Strength. What is it, really? There are so many synonyms for those words, ones we throw around like a baseball in a game of toss. Tough, tenacious, mighty, a force, and the list goes on and on. Yet do we really understand what it is? Do we use the word too often? Do we all have strength in us and we don’t give ourselves enough credit? Or do we have so much untapped strength within us waiting to be used?
I ask these questions today because, lately, I’ve been called strong. It’s a word I never identified with me. My best friend told me yesterday she thought I always knew I was strong. Best friends see everything in you – the good, the bad, the in between – so maybe I projected it or maybe she saw what I was blind to.
The other night, I went out to a long, almost five hour dinner with my best friends since high school. No worries we tipped well. The subject of strength, particularly their perception of mine, arose. They lauded me for how I’ve gotten through these past six months. One friend said she had no doubts I would as she always thought of me as strong. The other friend admitted she had her doubts and I didn’t blame her.
I am a woman of many and strong emotions. I was told early and often to stop crying and to ‘buck up’. I am a woman full of anxiety because it’s the way my brain works. My anxiety causes me to melt down sometimes, and gives me paralyzing fear. And I am a woman of scattered thoughts that brings me down roads of scattered decisions until I find the right ones for me. I’ve been all of this, all my life. And this did not seem like a woman who had the strength to hold it together and tackle what was in front of her. I know differently now.
Throughout our marriage, I was accustomed to Peter taking care of me. It was his love language to me, and mine was to allow it. Hell, I liked it. I’m not saying he took care of everything and I wasn’t even close to being a Stepford wife, but Peter did more than his fair share with things I had no interest in, nor cared to learn, and fix things I may or may not have broke. (Not admitting to anything.) Call it laziness on my part. Call it the way I work and the way he did. Call it acceptance of his love. Call it working for us. But it was us. And when Peter died, I froze in fear thinking how the hell do I move without Peter? I didn’t see myself as strong enough to carry on without him.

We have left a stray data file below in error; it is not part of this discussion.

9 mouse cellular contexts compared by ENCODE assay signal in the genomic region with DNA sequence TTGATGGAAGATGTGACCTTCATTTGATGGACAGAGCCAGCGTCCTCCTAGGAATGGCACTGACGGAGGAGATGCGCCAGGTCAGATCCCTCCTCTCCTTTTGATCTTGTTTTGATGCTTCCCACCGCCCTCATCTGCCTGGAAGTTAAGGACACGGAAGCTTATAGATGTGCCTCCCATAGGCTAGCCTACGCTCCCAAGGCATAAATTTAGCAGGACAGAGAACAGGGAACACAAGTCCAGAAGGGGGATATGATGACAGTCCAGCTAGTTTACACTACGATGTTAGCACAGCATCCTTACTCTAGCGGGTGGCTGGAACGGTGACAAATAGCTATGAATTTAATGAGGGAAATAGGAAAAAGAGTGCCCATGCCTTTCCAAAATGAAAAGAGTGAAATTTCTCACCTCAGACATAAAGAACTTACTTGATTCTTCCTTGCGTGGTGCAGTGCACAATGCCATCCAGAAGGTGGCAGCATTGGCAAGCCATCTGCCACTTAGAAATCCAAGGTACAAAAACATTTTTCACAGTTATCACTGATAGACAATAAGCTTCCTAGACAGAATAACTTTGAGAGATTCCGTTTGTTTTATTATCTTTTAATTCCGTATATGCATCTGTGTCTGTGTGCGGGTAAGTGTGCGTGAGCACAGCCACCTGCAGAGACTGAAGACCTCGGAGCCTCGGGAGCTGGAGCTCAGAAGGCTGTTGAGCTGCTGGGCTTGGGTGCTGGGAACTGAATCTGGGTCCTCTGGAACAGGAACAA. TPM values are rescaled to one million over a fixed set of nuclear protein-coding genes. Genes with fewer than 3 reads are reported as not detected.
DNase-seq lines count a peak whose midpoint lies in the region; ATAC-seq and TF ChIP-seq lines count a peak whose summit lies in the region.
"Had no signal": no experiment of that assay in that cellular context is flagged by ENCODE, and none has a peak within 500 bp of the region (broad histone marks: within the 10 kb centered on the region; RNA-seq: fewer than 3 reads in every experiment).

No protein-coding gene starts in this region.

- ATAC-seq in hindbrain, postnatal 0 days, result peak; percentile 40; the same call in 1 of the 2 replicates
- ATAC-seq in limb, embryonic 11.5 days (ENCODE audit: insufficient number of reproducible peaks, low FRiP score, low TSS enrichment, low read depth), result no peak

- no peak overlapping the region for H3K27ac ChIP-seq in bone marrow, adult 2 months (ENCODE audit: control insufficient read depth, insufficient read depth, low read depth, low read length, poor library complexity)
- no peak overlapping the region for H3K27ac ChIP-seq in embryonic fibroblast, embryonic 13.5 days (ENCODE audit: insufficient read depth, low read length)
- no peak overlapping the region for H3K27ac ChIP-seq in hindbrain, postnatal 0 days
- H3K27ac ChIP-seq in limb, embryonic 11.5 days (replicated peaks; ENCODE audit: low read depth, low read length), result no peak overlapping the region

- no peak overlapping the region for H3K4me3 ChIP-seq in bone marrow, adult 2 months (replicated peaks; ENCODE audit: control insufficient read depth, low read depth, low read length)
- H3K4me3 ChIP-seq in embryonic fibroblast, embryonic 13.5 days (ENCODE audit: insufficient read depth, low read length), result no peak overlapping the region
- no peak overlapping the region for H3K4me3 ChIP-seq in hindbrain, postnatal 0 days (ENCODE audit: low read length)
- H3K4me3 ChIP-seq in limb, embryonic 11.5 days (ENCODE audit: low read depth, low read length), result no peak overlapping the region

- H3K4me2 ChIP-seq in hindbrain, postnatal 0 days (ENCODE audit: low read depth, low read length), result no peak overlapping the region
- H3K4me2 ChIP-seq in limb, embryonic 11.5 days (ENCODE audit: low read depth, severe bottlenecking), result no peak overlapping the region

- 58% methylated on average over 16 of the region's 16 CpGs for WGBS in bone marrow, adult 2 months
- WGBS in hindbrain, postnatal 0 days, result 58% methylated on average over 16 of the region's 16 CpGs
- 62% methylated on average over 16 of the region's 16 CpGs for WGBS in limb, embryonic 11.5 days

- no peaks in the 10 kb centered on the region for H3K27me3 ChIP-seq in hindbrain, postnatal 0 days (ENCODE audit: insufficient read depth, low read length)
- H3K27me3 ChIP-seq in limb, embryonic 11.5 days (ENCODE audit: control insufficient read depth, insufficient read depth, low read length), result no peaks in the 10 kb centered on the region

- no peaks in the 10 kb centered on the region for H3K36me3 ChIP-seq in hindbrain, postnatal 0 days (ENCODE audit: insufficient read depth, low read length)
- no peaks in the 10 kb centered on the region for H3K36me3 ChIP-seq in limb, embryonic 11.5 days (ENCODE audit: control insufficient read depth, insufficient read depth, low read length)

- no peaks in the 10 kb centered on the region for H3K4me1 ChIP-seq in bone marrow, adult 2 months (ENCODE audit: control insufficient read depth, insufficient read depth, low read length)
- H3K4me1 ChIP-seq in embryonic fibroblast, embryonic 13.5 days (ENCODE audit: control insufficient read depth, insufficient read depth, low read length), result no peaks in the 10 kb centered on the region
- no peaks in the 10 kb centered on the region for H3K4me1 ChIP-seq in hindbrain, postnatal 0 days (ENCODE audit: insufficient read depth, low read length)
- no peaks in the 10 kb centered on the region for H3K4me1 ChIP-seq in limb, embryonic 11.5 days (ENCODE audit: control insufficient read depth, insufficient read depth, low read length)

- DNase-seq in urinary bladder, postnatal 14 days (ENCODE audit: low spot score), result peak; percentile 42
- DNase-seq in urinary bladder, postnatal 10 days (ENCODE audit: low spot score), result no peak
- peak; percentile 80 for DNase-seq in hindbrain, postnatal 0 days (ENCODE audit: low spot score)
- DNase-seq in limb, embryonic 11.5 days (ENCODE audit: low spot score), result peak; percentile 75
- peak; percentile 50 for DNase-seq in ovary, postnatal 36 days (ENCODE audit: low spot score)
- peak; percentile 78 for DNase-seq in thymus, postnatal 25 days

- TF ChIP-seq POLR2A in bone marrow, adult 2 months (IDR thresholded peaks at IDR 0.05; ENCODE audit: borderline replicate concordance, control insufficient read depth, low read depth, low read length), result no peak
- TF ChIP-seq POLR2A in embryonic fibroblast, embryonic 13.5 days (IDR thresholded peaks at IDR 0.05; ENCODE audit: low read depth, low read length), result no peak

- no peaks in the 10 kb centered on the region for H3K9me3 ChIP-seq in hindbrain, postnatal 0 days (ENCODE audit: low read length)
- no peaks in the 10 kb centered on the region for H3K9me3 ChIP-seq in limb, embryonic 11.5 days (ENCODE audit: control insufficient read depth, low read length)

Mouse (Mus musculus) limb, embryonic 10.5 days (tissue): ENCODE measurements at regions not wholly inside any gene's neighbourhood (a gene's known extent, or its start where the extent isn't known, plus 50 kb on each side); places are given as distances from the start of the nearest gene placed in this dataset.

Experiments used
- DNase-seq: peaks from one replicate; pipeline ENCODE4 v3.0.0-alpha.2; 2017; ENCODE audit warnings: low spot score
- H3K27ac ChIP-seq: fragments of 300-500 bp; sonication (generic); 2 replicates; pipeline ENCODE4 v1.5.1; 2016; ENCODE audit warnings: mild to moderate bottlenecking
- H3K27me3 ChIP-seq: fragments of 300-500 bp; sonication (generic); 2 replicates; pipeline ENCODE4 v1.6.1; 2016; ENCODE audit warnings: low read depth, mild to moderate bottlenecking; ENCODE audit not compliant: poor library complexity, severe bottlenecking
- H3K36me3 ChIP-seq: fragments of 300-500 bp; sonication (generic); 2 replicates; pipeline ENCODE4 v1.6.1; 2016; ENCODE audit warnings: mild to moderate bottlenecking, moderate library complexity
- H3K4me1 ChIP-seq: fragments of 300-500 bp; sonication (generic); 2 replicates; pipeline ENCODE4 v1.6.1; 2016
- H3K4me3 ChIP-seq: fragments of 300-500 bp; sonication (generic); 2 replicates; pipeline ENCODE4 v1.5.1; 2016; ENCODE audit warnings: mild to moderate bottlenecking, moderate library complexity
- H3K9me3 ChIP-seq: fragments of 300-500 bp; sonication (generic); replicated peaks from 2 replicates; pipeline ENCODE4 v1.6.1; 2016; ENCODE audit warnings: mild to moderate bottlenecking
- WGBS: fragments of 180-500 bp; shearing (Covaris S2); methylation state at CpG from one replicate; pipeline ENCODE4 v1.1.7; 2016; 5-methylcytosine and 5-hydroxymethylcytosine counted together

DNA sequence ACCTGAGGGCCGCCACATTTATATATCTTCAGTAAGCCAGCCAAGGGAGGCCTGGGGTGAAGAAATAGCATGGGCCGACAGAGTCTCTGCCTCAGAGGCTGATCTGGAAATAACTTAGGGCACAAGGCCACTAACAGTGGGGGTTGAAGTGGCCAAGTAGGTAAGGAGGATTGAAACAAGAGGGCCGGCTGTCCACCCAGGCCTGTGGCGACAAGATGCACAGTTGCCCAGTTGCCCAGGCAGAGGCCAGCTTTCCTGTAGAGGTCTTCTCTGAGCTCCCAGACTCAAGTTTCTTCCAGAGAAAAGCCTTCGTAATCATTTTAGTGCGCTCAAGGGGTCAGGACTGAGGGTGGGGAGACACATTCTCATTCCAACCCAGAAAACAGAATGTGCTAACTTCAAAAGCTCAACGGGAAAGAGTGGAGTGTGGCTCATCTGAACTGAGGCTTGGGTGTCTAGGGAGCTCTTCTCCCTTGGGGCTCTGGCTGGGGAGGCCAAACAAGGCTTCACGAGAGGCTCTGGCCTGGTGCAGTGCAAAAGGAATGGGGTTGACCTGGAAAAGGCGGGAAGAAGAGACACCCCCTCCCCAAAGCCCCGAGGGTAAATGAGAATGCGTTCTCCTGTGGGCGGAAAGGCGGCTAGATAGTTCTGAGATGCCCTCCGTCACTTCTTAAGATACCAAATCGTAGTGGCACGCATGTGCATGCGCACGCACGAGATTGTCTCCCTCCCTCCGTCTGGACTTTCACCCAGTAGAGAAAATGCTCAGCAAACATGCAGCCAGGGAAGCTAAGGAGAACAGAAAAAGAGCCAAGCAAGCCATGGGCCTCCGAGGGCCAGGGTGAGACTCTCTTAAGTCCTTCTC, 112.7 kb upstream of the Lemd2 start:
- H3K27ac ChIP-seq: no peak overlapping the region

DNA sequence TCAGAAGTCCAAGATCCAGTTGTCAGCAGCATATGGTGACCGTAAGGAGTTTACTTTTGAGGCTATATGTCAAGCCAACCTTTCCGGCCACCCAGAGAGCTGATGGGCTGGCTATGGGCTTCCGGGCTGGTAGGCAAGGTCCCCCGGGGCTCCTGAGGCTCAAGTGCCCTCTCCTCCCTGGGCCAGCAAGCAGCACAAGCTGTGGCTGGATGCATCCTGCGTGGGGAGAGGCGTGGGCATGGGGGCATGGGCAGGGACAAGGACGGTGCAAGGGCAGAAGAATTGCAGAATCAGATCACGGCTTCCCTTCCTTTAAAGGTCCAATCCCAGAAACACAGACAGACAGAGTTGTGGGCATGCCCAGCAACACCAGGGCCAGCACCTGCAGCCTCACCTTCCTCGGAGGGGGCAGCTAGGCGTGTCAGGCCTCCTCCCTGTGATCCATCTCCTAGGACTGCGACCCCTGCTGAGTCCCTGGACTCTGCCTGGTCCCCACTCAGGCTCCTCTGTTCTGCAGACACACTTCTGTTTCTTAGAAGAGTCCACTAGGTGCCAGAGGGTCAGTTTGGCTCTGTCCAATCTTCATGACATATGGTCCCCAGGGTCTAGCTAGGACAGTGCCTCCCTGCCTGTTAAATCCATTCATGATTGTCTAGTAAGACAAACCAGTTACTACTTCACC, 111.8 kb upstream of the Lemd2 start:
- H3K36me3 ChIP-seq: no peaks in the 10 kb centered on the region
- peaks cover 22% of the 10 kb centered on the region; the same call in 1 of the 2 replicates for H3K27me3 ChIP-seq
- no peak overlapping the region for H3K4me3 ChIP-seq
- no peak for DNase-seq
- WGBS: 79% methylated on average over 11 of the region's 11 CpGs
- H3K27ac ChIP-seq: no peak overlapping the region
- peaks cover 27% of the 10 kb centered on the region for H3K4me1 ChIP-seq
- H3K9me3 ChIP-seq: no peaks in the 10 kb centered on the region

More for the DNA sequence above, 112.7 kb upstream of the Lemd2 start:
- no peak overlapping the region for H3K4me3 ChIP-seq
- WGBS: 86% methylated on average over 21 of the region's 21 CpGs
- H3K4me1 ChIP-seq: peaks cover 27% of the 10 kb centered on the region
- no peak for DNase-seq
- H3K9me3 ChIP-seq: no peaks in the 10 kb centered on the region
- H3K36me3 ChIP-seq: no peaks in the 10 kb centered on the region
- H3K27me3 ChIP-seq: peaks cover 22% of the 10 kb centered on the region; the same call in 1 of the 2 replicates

Admittedly, I have grit. I have tenacity to have survived as much as I have survived, even before Peter died. Okay, I had strength, only I never thought of it that way then. I equated strength for what Peter did, and blinded myself to the strength of self-perception. But I suppose, okay I know, others saw it. Other saw my achievements as the conjuring up of my strength. I saw it as survival and passion.
I’m not sure exactly what Peter saw in me. He was a man who didn’t share many words of accolades. I’m pretty sure now he didn’t take care of things because he thought I was weak, rather saw me of having a lack of interest, or embracing my definitions. And I know Peter showed love, not spoke it and so he poured out his love for me by his definition. Thus, to me, he was the stronger one. To me, he held the finances and the house together. During the first week of his death, I questioned if I really wanted to, or could, live without Peter, without his strength, without his love language.
The days following Peter’s death, I questioned why I should live anymore. I laid in my bed and questioned my meaning, my ability, without Peter. Then, two things pulled me up. One, my mother instincts kicked in. I knew my kids lost one parent and I was damn if they were going to loose both. And two, my own mother and her instincts. She was, is, the strongest person I know having lived a life of sacrifice, putting the needs of her husband and her children over her own. And, damn it, I was her daughter. Her selflessness and strength ran in my blood. And I knew then, curled up in a ball of mess on my bed five days after Peter died, I had strength in me to move. I realize now, I always had strength, but lacked the confidence to admit it or show it. Now, with Peter dead, I had to do both. I had no choice. I couldn’t allow myself thought of I can’t, because I knew I had to. I had to believe in me now and start to show myself what I had in me all along – strength.
Standing among the rubble of twenty four years of accumulated stuff in my basement, I take in deep breaths of strength to get through this. I curse Peter for leaving me. I cry for him to come back. And I know, he won’t and I know, it’s my own strength that will get this all done. The strength I didn’t realize I had but now appreciate and embrace and love deeper in me. The strength I know is yet another part of me unlocked by Peter’s death. The strength that is not negated by tears, or tantrums, or even meltdowns, but built up by accomplishments and victories and movements. It’s then when I realize as I stand there, my biggest accomplishment thus far in my entire life is standing, moving, pushing ahead while learning more about the person I am without Peter. And I don’t hate her. And I live for her now. And that, to me, is what strength really is.